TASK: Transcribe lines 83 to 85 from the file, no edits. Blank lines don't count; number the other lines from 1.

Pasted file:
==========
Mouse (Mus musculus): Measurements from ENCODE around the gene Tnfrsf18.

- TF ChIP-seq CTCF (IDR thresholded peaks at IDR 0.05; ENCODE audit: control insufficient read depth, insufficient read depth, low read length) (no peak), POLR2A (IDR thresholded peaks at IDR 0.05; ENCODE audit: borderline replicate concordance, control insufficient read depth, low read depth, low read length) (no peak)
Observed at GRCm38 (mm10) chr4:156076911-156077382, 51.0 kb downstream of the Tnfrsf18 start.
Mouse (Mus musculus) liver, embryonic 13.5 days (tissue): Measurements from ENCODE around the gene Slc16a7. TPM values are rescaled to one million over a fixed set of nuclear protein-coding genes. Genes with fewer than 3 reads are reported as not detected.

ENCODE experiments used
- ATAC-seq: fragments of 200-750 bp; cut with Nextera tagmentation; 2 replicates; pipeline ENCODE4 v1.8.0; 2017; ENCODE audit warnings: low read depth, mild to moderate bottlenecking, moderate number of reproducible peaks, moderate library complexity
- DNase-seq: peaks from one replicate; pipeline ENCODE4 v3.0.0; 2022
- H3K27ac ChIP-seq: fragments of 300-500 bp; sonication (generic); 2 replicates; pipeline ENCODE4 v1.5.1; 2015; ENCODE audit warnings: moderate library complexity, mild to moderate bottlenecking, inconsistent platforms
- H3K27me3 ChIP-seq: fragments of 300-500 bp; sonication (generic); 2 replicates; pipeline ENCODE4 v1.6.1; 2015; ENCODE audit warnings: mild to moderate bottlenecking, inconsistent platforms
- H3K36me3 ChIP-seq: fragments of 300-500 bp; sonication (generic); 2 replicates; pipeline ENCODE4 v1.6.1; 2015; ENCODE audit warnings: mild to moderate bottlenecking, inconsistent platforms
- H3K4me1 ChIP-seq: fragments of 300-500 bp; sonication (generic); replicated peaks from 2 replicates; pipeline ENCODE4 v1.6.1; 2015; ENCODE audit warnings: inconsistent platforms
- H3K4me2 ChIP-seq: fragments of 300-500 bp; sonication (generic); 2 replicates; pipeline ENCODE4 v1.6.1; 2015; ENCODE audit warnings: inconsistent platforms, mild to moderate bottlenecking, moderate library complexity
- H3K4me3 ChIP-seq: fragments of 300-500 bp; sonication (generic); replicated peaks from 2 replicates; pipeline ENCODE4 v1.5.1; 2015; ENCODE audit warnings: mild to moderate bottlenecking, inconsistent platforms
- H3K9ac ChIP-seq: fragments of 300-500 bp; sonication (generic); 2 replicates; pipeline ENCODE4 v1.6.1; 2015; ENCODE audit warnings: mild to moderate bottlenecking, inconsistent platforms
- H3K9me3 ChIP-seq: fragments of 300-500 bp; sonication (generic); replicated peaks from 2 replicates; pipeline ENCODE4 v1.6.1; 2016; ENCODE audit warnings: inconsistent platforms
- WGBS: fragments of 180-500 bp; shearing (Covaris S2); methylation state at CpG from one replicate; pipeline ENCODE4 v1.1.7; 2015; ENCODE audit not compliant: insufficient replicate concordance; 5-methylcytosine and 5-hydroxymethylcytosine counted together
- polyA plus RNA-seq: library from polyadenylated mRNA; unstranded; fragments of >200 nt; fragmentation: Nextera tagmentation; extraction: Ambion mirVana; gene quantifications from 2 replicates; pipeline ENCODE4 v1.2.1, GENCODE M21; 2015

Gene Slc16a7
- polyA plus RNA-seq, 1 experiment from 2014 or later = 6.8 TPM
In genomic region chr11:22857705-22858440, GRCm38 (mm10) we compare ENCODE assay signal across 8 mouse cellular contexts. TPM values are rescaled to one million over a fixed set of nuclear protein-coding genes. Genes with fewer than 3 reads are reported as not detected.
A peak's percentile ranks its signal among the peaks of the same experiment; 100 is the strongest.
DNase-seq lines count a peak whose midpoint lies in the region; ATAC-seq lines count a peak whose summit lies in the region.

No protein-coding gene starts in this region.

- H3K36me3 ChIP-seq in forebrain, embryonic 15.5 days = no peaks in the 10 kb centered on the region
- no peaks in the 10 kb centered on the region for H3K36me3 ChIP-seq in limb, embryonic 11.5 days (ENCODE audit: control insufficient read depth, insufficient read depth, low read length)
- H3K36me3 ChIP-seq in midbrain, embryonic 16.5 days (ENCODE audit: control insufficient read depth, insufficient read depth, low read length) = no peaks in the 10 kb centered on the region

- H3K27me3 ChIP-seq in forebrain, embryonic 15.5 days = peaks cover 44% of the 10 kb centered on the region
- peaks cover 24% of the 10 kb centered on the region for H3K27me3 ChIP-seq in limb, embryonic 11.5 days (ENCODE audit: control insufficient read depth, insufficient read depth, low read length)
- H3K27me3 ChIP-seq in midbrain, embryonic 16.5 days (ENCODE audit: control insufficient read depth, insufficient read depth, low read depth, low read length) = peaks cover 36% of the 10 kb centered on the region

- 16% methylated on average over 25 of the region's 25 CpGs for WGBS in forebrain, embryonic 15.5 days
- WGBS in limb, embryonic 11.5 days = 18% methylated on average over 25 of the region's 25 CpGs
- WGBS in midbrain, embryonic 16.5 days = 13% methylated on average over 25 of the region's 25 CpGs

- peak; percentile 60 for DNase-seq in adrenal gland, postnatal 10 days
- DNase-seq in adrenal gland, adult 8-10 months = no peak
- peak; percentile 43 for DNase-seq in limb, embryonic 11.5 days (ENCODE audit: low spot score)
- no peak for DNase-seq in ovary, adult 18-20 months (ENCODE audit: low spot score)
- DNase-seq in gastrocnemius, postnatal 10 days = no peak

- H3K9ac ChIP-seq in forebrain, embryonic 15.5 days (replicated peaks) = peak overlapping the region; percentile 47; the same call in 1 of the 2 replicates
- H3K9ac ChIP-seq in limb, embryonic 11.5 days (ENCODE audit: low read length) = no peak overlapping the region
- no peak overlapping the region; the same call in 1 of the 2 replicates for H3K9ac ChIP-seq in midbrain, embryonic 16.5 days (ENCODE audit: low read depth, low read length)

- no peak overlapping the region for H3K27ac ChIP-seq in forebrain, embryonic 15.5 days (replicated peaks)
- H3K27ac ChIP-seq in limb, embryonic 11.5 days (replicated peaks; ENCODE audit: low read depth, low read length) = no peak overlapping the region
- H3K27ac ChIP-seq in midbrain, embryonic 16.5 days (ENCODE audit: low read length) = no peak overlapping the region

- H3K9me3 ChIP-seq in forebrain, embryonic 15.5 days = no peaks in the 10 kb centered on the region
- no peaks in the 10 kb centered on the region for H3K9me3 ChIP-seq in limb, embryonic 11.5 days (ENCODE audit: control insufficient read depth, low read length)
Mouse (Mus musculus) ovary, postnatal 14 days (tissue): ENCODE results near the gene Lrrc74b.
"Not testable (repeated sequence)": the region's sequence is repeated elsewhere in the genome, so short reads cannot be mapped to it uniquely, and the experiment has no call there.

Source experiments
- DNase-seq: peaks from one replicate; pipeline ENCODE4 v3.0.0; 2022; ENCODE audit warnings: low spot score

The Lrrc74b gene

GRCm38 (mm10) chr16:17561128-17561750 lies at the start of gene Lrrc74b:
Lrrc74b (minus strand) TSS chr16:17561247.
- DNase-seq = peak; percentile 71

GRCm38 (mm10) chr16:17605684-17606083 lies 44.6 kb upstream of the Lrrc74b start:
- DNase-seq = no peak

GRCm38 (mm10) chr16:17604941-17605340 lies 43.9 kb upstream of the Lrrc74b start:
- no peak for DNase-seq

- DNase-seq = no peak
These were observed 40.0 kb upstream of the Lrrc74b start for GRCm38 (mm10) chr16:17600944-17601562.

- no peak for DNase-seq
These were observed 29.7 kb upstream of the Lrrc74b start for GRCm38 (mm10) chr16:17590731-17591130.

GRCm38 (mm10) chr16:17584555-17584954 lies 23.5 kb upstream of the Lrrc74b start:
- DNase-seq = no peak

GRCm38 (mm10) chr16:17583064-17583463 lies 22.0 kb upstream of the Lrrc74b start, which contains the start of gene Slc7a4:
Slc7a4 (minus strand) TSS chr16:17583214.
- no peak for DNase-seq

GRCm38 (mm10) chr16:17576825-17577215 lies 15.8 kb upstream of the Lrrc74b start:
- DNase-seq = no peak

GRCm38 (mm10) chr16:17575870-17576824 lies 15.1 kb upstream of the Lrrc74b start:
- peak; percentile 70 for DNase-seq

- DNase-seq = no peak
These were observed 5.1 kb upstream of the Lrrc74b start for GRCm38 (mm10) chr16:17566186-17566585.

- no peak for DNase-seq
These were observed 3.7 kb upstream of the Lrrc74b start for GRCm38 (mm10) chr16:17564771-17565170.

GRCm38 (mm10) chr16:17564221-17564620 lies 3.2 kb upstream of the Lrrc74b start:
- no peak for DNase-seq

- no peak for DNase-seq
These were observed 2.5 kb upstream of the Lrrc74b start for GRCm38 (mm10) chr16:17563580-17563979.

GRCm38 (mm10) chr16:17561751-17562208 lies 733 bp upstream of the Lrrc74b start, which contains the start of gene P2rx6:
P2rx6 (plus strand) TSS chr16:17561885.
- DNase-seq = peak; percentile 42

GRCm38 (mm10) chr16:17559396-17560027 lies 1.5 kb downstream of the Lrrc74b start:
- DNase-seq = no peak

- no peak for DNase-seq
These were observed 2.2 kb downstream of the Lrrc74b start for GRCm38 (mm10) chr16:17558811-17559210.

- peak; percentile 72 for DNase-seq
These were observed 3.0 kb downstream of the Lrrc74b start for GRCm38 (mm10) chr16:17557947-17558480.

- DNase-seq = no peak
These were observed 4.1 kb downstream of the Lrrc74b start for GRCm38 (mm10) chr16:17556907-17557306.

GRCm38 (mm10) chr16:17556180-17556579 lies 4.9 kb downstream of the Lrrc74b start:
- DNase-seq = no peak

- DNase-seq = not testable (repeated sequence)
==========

- DNase-seq = no peak

- no peak for DNase-seq
These were observed 2.2 kb downstream of the Lrrc74b start for GRCm38 (mm10) chr16:17558811-17559210.